Meanwhile, Deputy Director Li Ye of the nearby Hanma Nature Reserve has found another nest of Great Grey Owl and has taken great shots and video of the male bringing food for his mate, who sits on a large platform of sticks—probably an old crow’s nest—where she tends to two small chicks.
When I return to Genhe in July, I find Madame hunting in the same area as previously, but this time she flies less far into the forest between catches, and this time I can hear the weak, hoarse calls of a youngster. I find the young fledgling clumsily clambering about in the larch trees and making short flights from tree to tree. But I find only one baby—a fluffy fellow—already quite large but lacking the great broad face disk of the parents. It pours with rain, and I have to move on back to Hanma, where I have another owl family to monitor. By August I return to find there are indeed two chicks—and looking very much mature, with clear concentric facial disk rings.
At Hanma it is the Ural Owl that lures me out into the dark forest at night. Ural Owl is a true wood owl and unlike Great Grey it nests in tree holes. It is smaller than the Great Grey, but at 54 cm it is still an impressively large bird. It looks, sounds, and behaves like a giant Himalayan Owl, which is a common species across much of China.
On a visit the previous year I had found and photographed two fully flying young fledglings, so I headed to the same spot, hoping to find they had bred in the same area. I was rewarded by finding an adult Ural Owl perched on the stump of a dead tree. I got some pictures in the dark. I had to use a flash, so the owl’s eyes reflect back spookily.
But this year I find and hear no young. It has been a very cold winter, and the season is two to three weeks later than the previous year. I think the young are still in their nest hole, and I am pretty sure I know which tree they are in: a tall dead larch with three potentially good holes or an open chimney top to choose from.
I head back to the cabin I stay in, seeing several Grey Nightjar on my way. Sometimes the nightjars perch on the road, sometimes in trees, and sometimes they give their strange clonking calls as they fly around catching mosquitoes. Did I not mention the mosquitoes? Wow, how can I forget. There were hundreds of them, and they settled all over me whenever I stopped to take pictures. Their swollen bites still itch a week later. But I am happy to have seen these wonderful owls and cannot wait to find them again in the winter, when the snow lies on the ground.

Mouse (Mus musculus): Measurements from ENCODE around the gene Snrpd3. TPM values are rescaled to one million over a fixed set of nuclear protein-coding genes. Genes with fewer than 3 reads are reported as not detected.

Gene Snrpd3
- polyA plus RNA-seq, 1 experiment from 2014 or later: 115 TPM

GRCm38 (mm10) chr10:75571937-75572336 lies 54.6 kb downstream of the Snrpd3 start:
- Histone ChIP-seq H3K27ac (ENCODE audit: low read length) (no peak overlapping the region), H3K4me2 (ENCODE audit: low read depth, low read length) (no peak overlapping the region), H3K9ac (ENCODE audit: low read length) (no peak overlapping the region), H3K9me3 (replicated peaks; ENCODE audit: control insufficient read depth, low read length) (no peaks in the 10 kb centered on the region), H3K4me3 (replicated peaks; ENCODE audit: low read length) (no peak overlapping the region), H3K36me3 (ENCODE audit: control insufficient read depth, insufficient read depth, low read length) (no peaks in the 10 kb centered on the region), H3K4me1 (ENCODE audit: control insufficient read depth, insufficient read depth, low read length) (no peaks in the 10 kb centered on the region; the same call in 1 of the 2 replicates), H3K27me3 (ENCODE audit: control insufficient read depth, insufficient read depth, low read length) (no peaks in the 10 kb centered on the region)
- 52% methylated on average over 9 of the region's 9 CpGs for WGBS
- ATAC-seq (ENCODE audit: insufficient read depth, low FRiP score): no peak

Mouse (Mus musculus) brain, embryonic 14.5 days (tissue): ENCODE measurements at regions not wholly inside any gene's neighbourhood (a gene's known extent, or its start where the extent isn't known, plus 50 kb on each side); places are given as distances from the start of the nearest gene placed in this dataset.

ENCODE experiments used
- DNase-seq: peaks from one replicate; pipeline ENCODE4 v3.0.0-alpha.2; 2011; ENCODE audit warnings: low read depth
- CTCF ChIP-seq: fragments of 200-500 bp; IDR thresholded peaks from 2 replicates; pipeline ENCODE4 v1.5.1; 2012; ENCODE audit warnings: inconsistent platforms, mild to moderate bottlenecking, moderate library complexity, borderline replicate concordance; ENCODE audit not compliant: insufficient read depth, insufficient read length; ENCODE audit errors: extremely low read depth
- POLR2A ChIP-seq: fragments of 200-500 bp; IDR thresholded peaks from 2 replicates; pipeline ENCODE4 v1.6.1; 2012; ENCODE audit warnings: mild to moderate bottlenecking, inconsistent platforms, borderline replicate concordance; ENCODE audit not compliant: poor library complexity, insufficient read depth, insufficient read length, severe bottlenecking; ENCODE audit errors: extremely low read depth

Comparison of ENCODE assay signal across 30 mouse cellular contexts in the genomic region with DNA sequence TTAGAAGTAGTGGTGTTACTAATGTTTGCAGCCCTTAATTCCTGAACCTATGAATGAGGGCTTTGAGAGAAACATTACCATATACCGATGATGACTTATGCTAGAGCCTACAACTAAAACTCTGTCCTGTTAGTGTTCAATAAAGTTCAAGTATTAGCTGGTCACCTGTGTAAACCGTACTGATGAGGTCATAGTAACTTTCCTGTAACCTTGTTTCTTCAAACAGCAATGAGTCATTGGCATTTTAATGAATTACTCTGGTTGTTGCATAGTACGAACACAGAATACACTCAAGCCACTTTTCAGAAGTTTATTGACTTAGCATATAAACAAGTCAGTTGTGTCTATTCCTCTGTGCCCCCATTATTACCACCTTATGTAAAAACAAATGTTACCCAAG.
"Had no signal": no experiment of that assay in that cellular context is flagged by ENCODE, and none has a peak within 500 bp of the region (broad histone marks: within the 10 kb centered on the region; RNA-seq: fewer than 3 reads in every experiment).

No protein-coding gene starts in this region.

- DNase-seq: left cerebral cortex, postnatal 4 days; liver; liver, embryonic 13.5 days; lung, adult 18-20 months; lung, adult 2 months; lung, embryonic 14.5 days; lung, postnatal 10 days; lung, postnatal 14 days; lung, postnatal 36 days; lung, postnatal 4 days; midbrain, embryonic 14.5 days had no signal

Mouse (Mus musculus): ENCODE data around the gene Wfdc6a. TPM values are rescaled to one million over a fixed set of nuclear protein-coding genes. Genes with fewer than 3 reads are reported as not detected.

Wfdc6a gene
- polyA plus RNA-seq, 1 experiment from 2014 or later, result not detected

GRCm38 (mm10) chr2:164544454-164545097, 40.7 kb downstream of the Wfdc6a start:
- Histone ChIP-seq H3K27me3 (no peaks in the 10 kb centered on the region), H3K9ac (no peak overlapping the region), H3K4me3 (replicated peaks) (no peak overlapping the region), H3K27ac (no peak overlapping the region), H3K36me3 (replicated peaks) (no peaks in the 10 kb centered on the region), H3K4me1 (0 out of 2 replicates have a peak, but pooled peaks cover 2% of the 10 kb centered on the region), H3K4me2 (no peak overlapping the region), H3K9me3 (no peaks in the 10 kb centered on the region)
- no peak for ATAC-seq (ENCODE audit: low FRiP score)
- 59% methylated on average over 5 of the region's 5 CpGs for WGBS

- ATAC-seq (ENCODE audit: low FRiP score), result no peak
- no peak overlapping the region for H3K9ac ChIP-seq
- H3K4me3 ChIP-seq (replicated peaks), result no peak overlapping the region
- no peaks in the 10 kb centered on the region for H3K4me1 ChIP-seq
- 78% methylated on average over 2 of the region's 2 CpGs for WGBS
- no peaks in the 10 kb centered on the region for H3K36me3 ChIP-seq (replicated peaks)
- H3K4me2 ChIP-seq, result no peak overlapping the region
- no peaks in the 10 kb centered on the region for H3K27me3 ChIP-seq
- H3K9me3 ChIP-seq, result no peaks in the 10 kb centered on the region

It is in the snow time that the owls of Daxing’anling really show what they can do. The great Snowy Owl is perfectly coloured to creep up on unsuspecting white Mountain Hare. Snowy Owl is large, with a lazy yellow-iris stare. It is pure white and variously speckled with black spots, which break up its shape and make it almost invisible in the snowy landscape.
Another owl, Northern Hawk-Owl, is also largely white but with black ear muffs and thin stripes across its belly. The Northern Hawk-Owl catches birds and smaller prey in the woods. It is totally diurnal.
Other woodland owls such as the bulky Eurasian Eagle-Owl and its smaller cousin the Long-eared Owl are brown with black streaky plumage, long ear tufts, and fearsome orange eyes. In summer these two owls hunt chipmunks and pikas in dense forest, but in winter they move south or take up residence only in the most sheltered valleys. The smaller Boreal Owl lives in the tundra forests and is strictly nocturnal and rather solitary. Short-eared Owl is a grassland species that also moves to warmer locations in winter.
But the Great Grey stays put, hunting in the forest clearings from its low perches. This owl has amazing hearing and can detect voles and lemmings moving in their burrows underneath half a metre of snow. Like a polar bear catching seals beneath the Arctic ice, the owl can plunge to its own depth in snow and drag out these unsuspecting rodents.
In winter the larch trees lose their needle leaves. But the forest is not silent. Moose rummage in the frozen wetlands and find food beneath the snow. Lynx compete with Snowy Owl to catch Mountain Hare, which have also gone white for the winter.
Willow Grouse, stoat, and weasel also turn white for the winter. Bears are hibernating, but the huge spotted capercaillies are active in the larch trees, eating the buds and shoots for the next year’s leaves and already starting to fight for females with their load croaking calls, fanning their tails like turkeys and eyeing the world fiercely under their red eyelids.